This course is designed to provide students interested in art and the environment with a toolbox for exploration of the science behind the issues. The course will use the recent Deepwater Horizon tragedy as its focus. By exploring the gulf oil spill from both an artistic and scientific standpoint, students will learn the science of the Gulf Coast region and the ecological impact of the oil spill as well as artistic tools and methods that will enable them to understand the science at a deeper level and make the research and the meaning of that research visible to an audience through their art.
In the wake of what is now being called the largest environmental disaster in United States history, this course explores both the human and scientific impact of the Deepwater Horizon oil spill. Co-taught by Barry Chernoff, director of the College of the Environment, and Leigh Fondakowski, head writer of THE LARAMIE PROJECT, a play based on interviews with the town of Laramie, Wyoming, in the aftermath of the brutal beating and death of gay University of Wyoming student Matthew Shepard, this course will teach students about the oil spill through the lens and research methods of a scientist and an artist, resulting in final student projects that combine science and art content.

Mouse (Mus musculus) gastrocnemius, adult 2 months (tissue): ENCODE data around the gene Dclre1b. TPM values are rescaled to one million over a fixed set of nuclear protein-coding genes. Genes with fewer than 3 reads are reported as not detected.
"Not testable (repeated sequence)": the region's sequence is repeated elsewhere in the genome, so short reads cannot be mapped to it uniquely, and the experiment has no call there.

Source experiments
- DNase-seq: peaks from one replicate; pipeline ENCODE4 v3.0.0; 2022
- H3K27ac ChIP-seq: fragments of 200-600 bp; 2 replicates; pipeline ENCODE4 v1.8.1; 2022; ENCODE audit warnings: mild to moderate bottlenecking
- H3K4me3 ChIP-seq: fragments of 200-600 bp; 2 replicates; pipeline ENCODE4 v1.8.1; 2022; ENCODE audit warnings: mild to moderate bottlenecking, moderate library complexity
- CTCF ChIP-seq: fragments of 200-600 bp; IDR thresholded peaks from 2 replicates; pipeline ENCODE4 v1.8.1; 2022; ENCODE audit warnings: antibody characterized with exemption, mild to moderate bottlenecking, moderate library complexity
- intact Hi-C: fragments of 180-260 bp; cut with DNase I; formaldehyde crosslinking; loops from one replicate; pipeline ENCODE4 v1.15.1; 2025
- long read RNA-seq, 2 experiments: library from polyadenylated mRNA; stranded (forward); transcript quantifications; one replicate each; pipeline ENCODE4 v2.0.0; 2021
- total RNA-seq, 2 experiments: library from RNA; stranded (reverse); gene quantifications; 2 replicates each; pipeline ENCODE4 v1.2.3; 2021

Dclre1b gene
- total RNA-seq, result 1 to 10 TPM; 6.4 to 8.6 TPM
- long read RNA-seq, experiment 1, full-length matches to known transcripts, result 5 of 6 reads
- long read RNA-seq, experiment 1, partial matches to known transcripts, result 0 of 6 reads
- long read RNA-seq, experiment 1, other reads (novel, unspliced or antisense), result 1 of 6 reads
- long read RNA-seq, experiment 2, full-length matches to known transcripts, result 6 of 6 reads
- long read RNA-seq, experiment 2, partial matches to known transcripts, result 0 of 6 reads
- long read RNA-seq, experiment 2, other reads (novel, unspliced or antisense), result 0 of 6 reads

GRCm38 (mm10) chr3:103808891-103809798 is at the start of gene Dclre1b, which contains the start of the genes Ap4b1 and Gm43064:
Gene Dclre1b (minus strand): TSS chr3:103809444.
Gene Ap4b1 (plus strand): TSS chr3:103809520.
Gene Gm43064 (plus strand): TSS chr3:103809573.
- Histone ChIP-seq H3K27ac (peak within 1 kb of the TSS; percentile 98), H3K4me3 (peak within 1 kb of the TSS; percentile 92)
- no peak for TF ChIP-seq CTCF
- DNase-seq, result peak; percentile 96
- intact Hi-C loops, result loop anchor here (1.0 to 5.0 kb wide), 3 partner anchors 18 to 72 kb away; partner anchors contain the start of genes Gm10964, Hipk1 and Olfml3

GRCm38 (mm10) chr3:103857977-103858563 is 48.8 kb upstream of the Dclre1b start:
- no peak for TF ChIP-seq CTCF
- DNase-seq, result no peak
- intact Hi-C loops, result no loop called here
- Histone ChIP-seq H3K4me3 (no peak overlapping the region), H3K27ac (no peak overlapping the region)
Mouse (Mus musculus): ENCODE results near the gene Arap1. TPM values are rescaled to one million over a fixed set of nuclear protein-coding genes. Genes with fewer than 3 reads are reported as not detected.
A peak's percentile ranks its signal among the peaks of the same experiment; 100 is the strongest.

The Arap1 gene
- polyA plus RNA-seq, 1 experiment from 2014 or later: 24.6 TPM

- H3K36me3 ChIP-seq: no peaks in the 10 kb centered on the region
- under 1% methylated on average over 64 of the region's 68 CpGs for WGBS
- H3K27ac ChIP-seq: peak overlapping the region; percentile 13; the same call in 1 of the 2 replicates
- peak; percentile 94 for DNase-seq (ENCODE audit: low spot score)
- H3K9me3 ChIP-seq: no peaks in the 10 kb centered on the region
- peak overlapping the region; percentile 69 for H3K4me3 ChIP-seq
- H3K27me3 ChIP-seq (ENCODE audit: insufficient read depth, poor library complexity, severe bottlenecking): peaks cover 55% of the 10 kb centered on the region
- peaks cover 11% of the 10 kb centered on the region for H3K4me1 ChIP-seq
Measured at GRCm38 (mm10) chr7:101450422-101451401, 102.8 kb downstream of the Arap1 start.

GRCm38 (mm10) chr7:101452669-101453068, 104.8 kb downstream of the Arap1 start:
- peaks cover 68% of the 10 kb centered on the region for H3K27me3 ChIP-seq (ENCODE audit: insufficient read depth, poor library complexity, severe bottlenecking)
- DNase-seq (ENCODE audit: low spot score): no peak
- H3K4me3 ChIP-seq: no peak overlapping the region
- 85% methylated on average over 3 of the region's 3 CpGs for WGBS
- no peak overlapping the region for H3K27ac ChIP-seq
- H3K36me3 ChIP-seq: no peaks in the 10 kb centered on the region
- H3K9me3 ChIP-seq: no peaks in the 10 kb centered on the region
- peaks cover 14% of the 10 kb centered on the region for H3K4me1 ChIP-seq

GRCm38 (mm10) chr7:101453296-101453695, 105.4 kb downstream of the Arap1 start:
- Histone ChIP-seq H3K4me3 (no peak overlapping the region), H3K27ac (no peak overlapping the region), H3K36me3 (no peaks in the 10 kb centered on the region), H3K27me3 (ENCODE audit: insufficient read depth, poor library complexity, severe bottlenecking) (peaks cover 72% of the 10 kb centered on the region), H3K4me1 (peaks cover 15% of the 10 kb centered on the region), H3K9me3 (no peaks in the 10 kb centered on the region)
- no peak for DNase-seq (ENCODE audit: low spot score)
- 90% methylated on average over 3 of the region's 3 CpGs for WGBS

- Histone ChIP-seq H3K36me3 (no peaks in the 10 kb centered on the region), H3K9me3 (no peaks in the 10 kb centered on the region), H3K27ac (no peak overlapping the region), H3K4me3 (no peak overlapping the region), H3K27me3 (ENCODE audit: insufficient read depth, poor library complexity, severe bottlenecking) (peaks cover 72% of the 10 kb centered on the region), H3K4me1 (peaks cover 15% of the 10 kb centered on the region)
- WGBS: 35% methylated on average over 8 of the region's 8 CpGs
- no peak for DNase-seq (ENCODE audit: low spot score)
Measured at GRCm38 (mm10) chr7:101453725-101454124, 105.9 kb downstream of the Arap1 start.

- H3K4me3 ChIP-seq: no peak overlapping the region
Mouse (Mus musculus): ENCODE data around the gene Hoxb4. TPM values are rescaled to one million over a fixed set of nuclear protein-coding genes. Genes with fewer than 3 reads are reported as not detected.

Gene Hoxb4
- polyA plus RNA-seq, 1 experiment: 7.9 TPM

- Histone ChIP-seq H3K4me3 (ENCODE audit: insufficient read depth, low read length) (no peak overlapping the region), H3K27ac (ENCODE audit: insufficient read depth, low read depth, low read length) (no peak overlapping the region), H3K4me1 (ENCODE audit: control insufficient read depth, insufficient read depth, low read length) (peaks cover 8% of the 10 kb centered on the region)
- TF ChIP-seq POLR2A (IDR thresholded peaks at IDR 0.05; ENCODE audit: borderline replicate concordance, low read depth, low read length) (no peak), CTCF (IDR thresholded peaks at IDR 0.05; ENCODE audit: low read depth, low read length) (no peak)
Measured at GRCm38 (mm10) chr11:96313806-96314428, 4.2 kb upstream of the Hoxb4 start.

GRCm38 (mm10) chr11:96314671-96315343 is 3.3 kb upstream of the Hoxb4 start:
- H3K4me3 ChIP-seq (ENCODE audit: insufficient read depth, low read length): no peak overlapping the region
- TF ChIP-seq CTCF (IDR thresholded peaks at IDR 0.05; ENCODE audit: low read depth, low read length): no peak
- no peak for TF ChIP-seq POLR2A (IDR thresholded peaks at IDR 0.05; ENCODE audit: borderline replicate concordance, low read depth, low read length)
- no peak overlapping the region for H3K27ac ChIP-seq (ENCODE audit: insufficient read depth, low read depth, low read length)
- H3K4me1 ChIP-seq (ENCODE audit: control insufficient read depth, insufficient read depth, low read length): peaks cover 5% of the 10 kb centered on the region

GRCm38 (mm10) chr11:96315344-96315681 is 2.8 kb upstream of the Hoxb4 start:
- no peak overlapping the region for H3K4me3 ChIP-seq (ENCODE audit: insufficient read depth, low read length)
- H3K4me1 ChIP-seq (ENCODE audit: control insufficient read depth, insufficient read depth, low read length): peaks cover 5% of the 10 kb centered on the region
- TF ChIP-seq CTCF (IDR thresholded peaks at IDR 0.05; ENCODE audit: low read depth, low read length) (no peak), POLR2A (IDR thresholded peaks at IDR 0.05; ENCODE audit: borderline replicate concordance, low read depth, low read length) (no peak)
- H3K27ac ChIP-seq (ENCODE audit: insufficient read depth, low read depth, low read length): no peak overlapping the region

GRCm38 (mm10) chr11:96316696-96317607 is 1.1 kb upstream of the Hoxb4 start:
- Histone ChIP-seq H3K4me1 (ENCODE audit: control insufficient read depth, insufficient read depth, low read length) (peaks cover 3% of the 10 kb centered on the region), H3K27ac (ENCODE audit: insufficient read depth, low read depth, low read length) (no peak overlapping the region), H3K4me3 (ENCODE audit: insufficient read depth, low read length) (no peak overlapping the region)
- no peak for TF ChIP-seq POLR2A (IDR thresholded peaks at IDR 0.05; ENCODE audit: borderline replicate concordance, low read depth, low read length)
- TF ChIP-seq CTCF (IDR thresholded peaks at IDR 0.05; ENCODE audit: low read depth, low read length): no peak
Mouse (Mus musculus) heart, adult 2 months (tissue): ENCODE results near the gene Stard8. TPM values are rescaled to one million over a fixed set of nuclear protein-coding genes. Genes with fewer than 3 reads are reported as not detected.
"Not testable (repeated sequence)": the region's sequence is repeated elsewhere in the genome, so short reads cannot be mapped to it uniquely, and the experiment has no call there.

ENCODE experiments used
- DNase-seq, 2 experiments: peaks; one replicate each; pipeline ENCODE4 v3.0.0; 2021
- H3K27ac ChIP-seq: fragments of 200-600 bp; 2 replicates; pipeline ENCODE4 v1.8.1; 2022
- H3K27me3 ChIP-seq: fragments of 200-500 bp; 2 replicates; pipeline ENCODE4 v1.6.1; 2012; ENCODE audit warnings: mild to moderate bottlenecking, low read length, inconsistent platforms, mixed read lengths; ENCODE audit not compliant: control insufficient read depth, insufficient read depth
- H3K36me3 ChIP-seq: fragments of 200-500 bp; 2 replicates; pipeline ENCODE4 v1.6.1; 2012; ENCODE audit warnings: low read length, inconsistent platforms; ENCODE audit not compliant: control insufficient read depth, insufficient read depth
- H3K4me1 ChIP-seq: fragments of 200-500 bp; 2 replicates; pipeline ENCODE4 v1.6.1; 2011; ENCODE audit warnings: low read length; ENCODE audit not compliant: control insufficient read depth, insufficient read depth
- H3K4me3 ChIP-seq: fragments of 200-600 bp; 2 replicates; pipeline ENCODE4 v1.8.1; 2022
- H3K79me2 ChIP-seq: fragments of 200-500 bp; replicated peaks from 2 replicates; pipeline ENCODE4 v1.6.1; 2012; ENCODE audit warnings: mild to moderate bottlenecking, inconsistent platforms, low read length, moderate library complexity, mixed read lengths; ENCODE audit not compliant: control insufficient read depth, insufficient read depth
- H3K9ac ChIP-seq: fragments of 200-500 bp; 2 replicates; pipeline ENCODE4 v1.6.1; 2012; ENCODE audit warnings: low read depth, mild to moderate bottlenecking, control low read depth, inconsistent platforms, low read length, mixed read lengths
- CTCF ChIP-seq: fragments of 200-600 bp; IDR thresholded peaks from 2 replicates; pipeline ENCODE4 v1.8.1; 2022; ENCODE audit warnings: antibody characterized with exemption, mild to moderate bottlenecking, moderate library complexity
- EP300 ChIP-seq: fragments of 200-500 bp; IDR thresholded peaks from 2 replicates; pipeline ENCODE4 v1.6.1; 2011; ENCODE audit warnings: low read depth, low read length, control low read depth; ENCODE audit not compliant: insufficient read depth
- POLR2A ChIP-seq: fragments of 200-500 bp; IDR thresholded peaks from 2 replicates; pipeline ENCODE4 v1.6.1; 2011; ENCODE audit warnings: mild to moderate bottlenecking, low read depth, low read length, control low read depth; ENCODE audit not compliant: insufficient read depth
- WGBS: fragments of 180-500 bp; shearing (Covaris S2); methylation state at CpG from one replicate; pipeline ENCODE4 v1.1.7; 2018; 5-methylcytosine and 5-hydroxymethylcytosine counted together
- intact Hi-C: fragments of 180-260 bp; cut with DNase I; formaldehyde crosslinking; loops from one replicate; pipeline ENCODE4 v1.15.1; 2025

Students will travel with their instructors to the Gulf Coast for a 10-day trip, including visits to laboratories, research institutions, tours of the wetlands themselves, as well as visits to affected communities to meet the people who live there. Students will conduct interviews with the people of the towns.Travel, lodging, and some meals will be provided by the course.
The course will include instruction, research, discussion, and the creation of original art work. Additionally, students will be asked to do readings and research ahead of the start of the class. This course is open to all who have a serious interest in producing art with environmental themes.